Children will most likely find the visually stunning sites to be most interesting. This includes an old firehouse, steeples, buildings that look like castles, large brass monuments of historical figures, cathedrals, and the train station terminal. Elysian Park is a stop on the tour, where the first recorded baseball game was played. Daring children will want to peer into Sybil’s Cave, where a body was once found in the 1800s, and which inspired an Edgar Allen Poe story. But don’t fear. The entrance to the cave is completely safe for children. The tour also includes Castle Park, which is the highest point in Hoboken, and offers a breathtaking view of Manhattan. Children love to identify the distant buildings like the Freedom Tower and the Empire State Building.

Hoboken has a great history of land and water transportation, so just pointing out the fire trucks, trains, and boats is enough to inspire many young children. There are also so many opportunities to point out historical landmarks while you’re out doing errands, or going on a walk, that aren’t so commonplace in many other cities in the U.S. It’s one of the things that makes Hoboken a great place to live.

The Long-Term Benefits of a Great Preschool

Traditionally, parents and even many educators have often thought of preschool as mainly a place to send kids to socialize, have fun, and get acclimated to a regular schedule. However, more and more research suggests that preschool actually has a profound effect on children’s intellectual and emotional development.

The Surprising Impact of Preschool

Here are some key findings on how preschool plays such an important role in children’s development.

  • According to author and journalist Suzanne Bouffard, preschool may be the most important educational experience of a child’s life. In her book, The Most Important Year, preschool is when children learn critical thinking and problem-solving skills. In addition to getting introduced to some key academic areas such as reading and math, kids learn social skills such as sharing and cooperating.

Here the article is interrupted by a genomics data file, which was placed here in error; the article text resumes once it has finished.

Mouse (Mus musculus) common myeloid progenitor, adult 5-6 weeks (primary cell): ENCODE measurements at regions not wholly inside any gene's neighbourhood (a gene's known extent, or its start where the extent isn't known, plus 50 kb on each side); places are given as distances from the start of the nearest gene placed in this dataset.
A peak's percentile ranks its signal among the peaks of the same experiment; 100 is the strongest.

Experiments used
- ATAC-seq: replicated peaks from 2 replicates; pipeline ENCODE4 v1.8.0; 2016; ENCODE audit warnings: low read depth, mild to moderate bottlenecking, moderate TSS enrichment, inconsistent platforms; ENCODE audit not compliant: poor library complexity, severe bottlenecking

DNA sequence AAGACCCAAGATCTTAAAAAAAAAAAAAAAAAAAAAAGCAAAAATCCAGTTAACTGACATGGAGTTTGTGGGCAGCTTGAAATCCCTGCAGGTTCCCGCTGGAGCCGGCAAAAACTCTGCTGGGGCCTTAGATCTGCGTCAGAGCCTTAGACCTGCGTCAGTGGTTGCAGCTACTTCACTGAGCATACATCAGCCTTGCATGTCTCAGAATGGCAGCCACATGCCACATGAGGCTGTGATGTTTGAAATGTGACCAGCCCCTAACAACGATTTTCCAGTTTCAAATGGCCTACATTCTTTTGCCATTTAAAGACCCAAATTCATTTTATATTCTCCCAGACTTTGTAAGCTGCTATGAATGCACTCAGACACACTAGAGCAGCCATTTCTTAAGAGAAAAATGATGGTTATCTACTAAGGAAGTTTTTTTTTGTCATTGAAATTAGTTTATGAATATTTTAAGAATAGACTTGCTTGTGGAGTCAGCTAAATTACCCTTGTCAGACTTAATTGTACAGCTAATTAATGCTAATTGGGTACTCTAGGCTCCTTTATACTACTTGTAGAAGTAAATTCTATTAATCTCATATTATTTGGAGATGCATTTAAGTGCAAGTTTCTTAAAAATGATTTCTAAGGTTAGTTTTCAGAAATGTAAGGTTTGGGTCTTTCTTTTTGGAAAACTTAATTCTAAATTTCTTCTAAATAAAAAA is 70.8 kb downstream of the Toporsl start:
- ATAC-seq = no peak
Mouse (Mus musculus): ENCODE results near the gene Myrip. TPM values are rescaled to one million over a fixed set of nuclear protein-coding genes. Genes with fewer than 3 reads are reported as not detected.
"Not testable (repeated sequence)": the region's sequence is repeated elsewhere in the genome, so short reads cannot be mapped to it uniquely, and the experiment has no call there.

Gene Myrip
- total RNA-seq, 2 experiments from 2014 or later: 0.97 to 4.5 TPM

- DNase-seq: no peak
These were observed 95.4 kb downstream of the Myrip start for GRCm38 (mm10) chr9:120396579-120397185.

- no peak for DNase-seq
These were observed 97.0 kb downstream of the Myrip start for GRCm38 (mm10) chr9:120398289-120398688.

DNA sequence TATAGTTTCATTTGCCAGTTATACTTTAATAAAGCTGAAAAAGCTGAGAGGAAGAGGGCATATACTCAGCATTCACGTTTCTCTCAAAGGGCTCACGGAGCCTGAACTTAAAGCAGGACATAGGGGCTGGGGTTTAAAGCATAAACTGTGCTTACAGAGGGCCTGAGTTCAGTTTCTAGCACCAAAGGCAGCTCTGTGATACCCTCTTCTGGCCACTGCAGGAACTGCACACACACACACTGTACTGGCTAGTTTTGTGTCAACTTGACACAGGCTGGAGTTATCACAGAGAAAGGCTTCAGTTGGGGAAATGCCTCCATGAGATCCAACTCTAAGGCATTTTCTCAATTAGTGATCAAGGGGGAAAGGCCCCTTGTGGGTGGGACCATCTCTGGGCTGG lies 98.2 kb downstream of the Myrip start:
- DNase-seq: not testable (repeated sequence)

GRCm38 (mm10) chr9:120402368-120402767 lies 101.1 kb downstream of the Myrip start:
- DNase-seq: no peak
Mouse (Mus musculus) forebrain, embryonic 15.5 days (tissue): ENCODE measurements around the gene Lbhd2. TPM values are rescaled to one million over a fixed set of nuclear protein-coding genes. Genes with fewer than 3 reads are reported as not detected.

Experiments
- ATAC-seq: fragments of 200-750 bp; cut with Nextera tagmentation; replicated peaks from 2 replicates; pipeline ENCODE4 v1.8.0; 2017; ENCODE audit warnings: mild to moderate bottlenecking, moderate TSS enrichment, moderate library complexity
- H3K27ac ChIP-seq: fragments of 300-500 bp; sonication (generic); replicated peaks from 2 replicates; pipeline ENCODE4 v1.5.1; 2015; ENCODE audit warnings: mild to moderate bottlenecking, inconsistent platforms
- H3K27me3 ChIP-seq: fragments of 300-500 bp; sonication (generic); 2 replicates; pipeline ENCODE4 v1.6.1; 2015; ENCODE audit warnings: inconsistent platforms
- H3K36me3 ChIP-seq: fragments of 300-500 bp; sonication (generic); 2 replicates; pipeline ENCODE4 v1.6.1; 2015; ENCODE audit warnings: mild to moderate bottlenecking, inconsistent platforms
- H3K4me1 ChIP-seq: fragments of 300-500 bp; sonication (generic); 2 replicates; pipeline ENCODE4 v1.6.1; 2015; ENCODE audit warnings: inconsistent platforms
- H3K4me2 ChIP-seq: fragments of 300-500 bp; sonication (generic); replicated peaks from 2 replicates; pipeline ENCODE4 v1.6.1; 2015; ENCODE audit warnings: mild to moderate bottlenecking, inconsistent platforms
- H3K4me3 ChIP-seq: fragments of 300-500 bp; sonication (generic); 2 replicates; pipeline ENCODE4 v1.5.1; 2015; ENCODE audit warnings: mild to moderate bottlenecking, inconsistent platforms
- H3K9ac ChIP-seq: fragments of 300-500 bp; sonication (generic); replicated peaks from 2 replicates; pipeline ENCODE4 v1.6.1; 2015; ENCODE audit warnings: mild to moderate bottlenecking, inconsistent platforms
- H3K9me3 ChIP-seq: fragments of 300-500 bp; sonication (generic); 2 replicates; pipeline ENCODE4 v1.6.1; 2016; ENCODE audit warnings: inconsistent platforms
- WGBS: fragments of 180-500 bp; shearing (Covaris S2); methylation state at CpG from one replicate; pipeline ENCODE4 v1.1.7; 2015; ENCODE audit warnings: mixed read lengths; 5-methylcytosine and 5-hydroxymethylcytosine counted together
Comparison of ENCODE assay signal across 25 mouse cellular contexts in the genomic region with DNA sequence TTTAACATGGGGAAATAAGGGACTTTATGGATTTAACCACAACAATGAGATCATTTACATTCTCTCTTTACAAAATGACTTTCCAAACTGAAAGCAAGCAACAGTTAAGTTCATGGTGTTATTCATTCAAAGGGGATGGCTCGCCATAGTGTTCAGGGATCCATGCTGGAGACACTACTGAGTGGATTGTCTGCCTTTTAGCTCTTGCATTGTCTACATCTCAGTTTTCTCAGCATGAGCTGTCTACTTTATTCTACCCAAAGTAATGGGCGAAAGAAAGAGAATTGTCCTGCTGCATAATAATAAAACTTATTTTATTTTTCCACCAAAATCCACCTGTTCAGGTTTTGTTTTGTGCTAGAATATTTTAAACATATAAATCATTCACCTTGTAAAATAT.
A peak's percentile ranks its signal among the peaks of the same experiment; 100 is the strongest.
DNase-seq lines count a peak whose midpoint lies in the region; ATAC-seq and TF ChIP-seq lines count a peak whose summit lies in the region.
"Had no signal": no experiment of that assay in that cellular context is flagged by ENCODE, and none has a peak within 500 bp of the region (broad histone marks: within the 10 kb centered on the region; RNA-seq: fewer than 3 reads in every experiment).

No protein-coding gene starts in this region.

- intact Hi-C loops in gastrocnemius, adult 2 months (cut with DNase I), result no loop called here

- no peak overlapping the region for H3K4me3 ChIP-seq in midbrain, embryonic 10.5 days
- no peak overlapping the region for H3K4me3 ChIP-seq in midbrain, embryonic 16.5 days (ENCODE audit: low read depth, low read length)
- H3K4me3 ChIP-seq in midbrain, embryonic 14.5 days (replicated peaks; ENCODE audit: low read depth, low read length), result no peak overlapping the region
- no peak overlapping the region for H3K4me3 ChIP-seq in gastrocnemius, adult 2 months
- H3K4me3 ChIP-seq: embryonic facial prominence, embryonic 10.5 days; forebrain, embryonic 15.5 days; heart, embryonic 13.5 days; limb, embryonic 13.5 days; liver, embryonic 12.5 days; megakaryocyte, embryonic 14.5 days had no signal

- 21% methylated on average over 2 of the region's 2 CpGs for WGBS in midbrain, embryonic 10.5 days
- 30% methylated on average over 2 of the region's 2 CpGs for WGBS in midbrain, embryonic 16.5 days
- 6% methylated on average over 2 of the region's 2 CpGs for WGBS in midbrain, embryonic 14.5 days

• One of the best-known studies of the long-term advantages of preschool is the Perry Preschool Study, which followed children from the age of 3 all the way to age 40. It turned out that those who participated in a quality preschool program were more likely to graduate high school, hold jobs and had higher earnings than those who didn’t attend the program.
  • Pew Charitable Trusts report that children who attend quality pre-K programs are less likely to be held back a grade and more likely to graduate from high school. Their research also points to the problem of kids getting left behind due to a poor start. Once a child is held back, it’s hard for him or her to catch up. Attending preschool reduces the risks of children getting stuck in such a downward spiral.
  • There’s even evidence that preschools can help to reduce crime. A study conducted in Chicago public schools found that kids who participated in a preschool program were less likely to commit crimes later in life.

There’s little doubt that preschool can make a substantial difference in children’s lives and that the benefits continue all the way into adulthood.

Choosing the Right Preschool

Quite a bit of the research on the benefits of attending preschool specifies that the program must be of a certain quality. The Perry Preschool Study, for example, looked at children who attended a “high-quality preschool program.” The Pew Charitable Trusts research makes a similar qualification, saying “high-quality pre-k increases a child’s chances of succeeding in school and in life.” Thus, the advantages of these programs aren’t necessarily gained by sending kids to any preschool. But how do you evaluate the quality and choose the right one? There are several criteria you can apply.

  • Be clear about what you want from the preschool. Some parents are mainly interested in providing their children with a social experience. Others want them to get a solid head start on reading and academic subjects. When looking at preschools, make sure you select one that matches your needs.
  • Recommendations. Ask other parents whose children attend or have attended a preschool and whether they’d recommend it. When researching preschools, see if they publish any testimonials.
  • Consider the school’s approach or educational philosophy. Some schools are faith-based. Others follow a system such as Waldorf or Montessori. Research the alternatives and find a school whose approach is in alignment with your ideas.
  • Visit the school. It’s always best to visit a school in person. Call a preschool that you’re considering and make an appointment to visit. You can also see if they have any special events where you can meet some of the staff and teachers.

Sending your child to the right preschool can be one of the most important decisions you can make as a parent. Children are ready to absorb all kinds of knowledge and life skills that can be fostered in a preschool environment. Before choosing a preschool, however, make sure you do plenty of research so you find one that’s the ideal match for you and your child.

Tessa International School is a top preschool in Hoboken, NJ, and considers its program to be as high-quality and enriching as they come for young children who deserve the best start. Tessa prepares children to become leaders of the 21st century. For more information, contact us.